The fourth fight of the night saw another resident of Liverpool in action as Carl Dilks returned from his first round defeat to James DeGale. Looking to prove he could still make an impact on the domestic scene, the tournament favourite faced the big punching Jahmaine ‘Smasher’ Smyle. The clash promised to be the pick of the first round match ups and didn’t disappoint. Dilks boxed beautifully early, keeping the on rushing Smyle at long range and picking him off with an impressive jab and straight right hand. Ominously though for Dilks, the Leicester man refused to take a backwards step and seemed unconcerned by Dilks’ power. The second round carried on where the first left off until a hard left to the body seemed to momentarily hurt the Liverpool man, his smooth boxing suddenly disappeared and he became disorganised. Smyle grabbed the opportunity presented to him and bulled forward, pushing Dilks on to the ropes. The local favourite sagged under the constant bombardment of hooks and uppercuts and looked ready to go before displaying considerable character to fire back and survive the round. As the combatants came out for the deciding round, Dilks sought to re-establish the jab and movement which bought him success in the first round and seemed to have got his legs back, keeping his back off the ropes for the main part and landing the cleaner shots.

Smyle still wouldn’t be denied though and continued to pour on the pressure, scoring with a couple of good left hooks and a well picked straight right. The pair ended the round going toe to toe. With the first two rounds being clearly shared, would the judges prefer Dilks' counter punching or Smyle’s aggression in the final round? Two of the judges preferred the Leicester mans come forward style and he claimed a 29-28, 29-28, 28-29 split decision victory and progressed to the semi finals.

So, onto the semi finals and in true Prizefighter tradition, with pre tournament favourites Dilks and Reid out, the tournament was wide open.

The first semi saw 22 year old Tobias Webb taking on Jahmaine Smyle. It didn’t take a genius to work out the tactics each man would employ. Would Webb be able to box and move and land enough hard punches to keep Smyle off or would ‘Smasher’ be able to once again withstand the punishment and eventually wear down his man? Webb was able to implement his plan in the first round as he boxed well behind his jab and threw punches in bunches when Smyle did manage to close the distance. Once again, Webb seemed to be punching with authority to the body but staying in range played into Smyle’s hands. As the second round began, Smyle continued to walk onto Webb’s shots but the painter and decorator just kept coming.

The Welshman was still moving well but slowing and although he managed to match Smyle punch for punch, he was feeling the pace as the round ended. Smyle came out for the final round with nothing to lose and continued to pour on the pressure. Webb briefly switched southpaw in an attempt to stem the tide but it soon became clear he was going to have to show his heart and match fire with fire. Bleeding from the mouth, Smyle pressed and pressed but every successful hook and right hand was met with a hard reply from Webb. In the final moments of the exciting bout, both men were desperately tired but Webb managed to a step ahead and was rewarded with a unanimous decision and place in the final. The scores read 30-27, 29-28 and 29-28.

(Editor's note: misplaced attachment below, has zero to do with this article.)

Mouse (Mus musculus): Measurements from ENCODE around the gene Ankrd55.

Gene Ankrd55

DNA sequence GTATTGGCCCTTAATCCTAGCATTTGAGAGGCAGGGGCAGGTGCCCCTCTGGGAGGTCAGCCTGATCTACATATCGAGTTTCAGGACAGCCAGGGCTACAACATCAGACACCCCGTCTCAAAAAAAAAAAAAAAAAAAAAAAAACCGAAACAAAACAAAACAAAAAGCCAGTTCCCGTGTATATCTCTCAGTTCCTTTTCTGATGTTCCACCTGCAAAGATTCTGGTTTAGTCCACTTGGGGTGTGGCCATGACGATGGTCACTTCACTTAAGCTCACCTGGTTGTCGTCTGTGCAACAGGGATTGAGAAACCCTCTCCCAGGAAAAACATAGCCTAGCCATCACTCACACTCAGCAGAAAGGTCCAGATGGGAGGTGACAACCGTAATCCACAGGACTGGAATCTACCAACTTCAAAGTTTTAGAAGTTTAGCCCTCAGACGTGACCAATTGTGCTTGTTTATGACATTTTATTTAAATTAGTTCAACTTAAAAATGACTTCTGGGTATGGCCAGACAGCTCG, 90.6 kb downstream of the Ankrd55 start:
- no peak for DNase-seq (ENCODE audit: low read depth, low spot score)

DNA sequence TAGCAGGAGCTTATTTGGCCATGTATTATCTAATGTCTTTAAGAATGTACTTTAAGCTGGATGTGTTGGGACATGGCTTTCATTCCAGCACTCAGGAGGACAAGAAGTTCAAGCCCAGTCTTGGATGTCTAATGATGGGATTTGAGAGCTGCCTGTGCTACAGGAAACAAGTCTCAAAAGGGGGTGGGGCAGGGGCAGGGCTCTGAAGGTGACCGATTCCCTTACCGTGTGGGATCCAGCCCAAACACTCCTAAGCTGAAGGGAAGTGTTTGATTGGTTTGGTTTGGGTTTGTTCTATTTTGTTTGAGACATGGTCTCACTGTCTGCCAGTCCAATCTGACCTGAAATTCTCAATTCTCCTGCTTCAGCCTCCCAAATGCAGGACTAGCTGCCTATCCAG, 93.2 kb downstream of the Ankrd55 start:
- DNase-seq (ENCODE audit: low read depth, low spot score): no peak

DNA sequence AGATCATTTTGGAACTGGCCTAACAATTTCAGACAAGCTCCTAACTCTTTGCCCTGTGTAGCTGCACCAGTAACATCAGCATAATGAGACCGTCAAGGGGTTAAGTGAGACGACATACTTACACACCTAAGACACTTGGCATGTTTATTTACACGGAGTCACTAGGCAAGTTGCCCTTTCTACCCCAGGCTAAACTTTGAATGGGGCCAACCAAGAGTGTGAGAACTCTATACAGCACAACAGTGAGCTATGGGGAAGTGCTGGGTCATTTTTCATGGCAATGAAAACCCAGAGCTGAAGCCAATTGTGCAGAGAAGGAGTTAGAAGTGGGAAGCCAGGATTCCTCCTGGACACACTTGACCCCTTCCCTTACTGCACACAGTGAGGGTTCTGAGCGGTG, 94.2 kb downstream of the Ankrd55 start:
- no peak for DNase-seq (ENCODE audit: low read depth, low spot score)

The fight to decide the second finalist saw Rocky Fielding taking on Joe Ainscough in a local derby. There seemed to be a sense of inevitability about the result before the first bell and Fielding wasted no time in stamping his authority on the bout via a sharp jab. The shorter Ainscough attempted to close the distance to work inside but wasn’t coming in behind any punches and was picked off by clean hooks and uppercuts. Ainscough was hurt by a hard left right midway through the round but managed to work his way out of the corner. It was a brief reprieve though and Fielding continued his dominance, a left hook rocked Ainscough and opened a large vertical cut over his left eye. After inspecting the damage, the referee stopped the fight after 2.24 of the very first round.

The final of the latest super middleweight edition of Prizefighter would therefore be contested between local hero Rocky Fielding and promising Swansea prospect Tobias Webb. Fielding’s two quick wins meant he was by far the fresher of the two and as he entered the ring to a mixture of the Rocky soundtrack and deafening screams from his supporters, he was the undoubted favourite. Webb must have known he was up against it, but having fought hard and displayed both his heart and skill to reach the final, was going to give his all.

Sadly for him, the tough battles earlier in the evening had taken their toll and Webb had nothing left to offer Fielding. Again making good use of his advantages in height and reach, the local man concentrated on landing an effective jab and landing slashing hooks to head and body when the Welshman entered into range. With 30 seconds remaining in the round a hard left hook seemed to take all the steam out of Webb and he sank to the canvas in slow motion. After the mandatory eight count, Webb rose only to go down again, this time from a left hook, right hook combination. Neither punch landed cleanly but exhaustion had taken its toll. At the bell, both men returned to their corners but only one would emerge for round two as Gary Lockett withdrew Webb from the fray.

To the delight of his supporters, many of whom had backed him to win at odds of around 10-1, Rocky Fielding was crowned the Prizefighter champion. While the cheque for £32,000 will no doubt be appreciated, the 23 year old will hope the exposure the victory will provide him with will prove to be far more valuable.